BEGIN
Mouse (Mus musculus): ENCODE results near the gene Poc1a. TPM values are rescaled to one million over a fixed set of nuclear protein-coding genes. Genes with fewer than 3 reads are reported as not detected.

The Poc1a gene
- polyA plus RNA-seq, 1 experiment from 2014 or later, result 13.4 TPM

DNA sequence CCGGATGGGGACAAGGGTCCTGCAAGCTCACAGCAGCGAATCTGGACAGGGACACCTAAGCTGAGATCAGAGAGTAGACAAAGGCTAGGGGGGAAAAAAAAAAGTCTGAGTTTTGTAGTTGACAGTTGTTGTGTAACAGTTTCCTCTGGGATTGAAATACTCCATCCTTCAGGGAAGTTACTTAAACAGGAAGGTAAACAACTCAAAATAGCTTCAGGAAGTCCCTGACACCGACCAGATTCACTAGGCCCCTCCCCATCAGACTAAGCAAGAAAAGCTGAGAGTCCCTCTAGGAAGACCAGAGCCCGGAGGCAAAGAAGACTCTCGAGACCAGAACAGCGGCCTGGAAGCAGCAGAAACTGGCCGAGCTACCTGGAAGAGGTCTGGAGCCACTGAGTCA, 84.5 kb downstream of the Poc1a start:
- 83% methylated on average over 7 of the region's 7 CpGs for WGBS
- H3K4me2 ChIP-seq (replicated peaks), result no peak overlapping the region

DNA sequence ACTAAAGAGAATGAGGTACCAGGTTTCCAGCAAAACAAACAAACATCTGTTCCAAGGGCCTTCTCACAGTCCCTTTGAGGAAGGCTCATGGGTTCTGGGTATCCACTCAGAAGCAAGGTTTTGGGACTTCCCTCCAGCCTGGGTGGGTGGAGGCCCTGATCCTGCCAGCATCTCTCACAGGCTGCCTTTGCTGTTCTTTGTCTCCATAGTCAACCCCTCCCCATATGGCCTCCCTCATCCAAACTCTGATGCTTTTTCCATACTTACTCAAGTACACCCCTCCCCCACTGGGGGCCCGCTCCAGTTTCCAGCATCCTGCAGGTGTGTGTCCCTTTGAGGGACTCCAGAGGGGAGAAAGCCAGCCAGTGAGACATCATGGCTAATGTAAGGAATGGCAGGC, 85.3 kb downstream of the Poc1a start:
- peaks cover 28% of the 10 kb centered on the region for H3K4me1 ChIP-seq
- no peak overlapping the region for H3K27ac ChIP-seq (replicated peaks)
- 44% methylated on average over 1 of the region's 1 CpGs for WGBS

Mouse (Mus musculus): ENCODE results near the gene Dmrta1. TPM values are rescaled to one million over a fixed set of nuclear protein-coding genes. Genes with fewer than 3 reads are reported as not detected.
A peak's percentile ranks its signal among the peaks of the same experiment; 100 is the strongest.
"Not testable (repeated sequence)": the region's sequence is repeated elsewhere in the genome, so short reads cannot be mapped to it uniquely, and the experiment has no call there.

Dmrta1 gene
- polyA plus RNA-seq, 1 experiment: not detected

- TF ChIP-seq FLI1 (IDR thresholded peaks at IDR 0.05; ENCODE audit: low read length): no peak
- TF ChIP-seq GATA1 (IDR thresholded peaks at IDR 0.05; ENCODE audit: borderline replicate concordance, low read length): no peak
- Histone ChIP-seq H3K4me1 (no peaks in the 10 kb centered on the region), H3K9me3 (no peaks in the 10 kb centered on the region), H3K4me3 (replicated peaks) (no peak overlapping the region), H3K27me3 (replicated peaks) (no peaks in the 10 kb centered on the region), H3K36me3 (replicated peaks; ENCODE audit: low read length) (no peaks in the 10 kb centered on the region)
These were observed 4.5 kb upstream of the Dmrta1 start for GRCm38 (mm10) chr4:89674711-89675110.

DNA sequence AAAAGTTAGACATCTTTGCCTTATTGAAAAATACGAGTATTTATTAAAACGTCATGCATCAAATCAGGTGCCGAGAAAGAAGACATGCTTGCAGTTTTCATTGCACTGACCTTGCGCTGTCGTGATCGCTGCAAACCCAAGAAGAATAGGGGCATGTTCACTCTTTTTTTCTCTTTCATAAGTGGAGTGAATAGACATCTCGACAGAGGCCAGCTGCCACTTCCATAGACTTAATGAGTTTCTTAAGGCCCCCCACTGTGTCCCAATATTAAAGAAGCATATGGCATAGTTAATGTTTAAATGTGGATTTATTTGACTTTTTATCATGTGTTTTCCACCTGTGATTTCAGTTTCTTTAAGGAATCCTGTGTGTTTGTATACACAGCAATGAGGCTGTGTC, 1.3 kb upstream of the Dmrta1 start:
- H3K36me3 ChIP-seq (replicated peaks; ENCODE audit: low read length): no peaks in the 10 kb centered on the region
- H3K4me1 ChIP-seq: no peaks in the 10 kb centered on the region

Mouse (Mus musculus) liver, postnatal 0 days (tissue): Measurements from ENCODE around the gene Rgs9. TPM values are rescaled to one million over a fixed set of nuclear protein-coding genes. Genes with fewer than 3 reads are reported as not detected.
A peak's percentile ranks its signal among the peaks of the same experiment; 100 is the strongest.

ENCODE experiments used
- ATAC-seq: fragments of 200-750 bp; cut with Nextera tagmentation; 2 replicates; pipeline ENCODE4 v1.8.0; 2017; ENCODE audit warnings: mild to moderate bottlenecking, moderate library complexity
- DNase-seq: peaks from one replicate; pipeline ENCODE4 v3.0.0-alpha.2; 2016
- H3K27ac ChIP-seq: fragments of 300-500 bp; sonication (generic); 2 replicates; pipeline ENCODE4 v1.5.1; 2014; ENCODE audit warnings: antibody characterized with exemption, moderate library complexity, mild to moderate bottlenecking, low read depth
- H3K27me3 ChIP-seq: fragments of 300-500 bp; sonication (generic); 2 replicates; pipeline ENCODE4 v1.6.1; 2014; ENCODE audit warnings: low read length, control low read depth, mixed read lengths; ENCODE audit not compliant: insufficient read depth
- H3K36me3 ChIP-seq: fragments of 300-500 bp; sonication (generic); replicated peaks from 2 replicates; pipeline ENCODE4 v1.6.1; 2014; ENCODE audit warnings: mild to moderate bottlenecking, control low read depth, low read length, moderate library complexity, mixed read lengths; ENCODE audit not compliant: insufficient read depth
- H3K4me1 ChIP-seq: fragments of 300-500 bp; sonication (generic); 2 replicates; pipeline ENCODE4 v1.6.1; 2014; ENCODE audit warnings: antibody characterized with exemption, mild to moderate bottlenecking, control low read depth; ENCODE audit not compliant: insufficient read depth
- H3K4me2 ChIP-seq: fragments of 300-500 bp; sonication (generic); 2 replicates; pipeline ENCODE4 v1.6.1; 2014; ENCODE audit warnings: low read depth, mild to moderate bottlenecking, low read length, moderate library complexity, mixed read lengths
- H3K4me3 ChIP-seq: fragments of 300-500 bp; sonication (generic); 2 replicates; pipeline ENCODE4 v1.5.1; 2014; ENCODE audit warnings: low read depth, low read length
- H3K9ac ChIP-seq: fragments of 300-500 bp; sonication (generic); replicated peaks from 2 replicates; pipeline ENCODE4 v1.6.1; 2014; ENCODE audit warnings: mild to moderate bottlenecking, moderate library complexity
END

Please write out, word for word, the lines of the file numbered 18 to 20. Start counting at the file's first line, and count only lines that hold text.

- Histone ChIP-seq H3K4me1 (no peaks in the 10 kb centered on the region), H3K9me3 (no peaks in the 10 kb centered on the region), H3K4me3 (replicated peaks) (no peak overlapping the region), H3K27me3 (replicated peaks) (no peaks in the 10 kb centered on the region), H3K36me3 (replicated peaks; ENCODE audit: low read length) (no peaks in the 10 kb centered on the region)
These were observed 4.5 kb upstream of the Dmrta1 start for GRCm38 (mm10) chr4:89674711-89675110.

DNA sequence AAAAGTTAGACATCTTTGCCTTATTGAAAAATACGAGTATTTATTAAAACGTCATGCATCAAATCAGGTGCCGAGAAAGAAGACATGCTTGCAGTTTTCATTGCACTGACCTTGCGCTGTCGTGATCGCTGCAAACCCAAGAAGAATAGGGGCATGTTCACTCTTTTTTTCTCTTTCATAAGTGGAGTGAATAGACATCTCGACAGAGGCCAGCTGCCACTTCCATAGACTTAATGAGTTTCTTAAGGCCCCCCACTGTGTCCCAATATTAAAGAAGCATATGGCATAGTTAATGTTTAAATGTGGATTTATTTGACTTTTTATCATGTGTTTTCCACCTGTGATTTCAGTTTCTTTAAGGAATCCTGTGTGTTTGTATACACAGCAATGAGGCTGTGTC, 1.3 kb upstream of the Dmrta1 start: